Saturday, October 09, 2004


It seems that everyone's been posting their Siglo: Passion pages, so I might as well do so.

Style-wise, it's the first time for me to try the "distressed" look in the pencils with no inking whatsoever, and the first time for me to use full computer colors. The grid I used is a basic nine-panel, breaking it only as needed, and the thick panel borders are meant to suggest a suspended atmosphere, with each panel serving as a snapshot, like individual pieces in a photo album. Dialogue is rendered without balloons to support this atmosphere.

Apart from the reason that I'm not too confident about my coloring, I used mostly monochromes of brown, orange and red to convey a sense of stasis. Because the thick borders can affect the smooth reading flow, the monochromes also assist in the "movement" between panels.

The Palawan 1944 story has a strange love triangle going on, set during the latter part of the Second World War when the might of the Japanese army was beginning to wane. A couple of small details in the story actually happened, which I took from the book Palawan: The War Years edited by my grandma.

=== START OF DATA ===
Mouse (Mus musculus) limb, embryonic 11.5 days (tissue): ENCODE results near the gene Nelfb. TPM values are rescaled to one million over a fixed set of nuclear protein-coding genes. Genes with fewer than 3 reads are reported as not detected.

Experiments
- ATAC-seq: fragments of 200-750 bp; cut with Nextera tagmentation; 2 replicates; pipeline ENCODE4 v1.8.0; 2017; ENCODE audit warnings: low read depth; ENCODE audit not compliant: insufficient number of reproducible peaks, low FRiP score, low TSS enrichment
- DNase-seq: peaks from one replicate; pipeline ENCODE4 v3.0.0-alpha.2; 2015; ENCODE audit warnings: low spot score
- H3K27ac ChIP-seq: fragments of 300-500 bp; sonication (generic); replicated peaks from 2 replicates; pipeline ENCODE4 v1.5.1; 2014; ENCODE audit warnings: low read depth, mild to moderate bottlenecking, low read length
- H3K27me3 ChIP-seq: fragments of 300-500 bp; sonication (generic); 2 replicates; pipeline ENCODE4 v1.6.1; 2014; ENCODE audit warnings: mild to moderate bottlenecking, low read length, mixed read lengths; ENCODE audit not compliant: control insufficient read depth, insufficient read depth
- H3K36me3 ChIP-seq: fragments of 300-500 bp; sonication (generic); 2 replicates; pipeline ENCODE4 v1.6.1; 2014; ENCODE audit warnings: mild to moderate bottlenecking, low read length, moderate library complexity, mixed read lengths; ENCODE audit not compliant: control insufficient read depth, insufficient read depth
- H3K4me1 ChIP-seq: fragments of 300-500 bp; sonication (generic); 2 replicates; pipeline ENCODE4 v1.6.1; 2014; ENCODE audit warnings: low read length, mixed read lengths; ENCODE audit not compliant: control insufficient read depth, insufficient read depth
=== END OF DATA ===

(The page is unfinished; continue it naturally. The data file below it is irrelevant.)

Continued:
This 14-page tale was a great venue for me to experiment with page design as part of sequential storytelling. As I've told a lot of workshop participants, a comics creator tells a reader how a story is meant to be read, and the reading process should be as smooth and unobstructed as possible. There are many visual tools availble to those who wish to explore their forms and effects.

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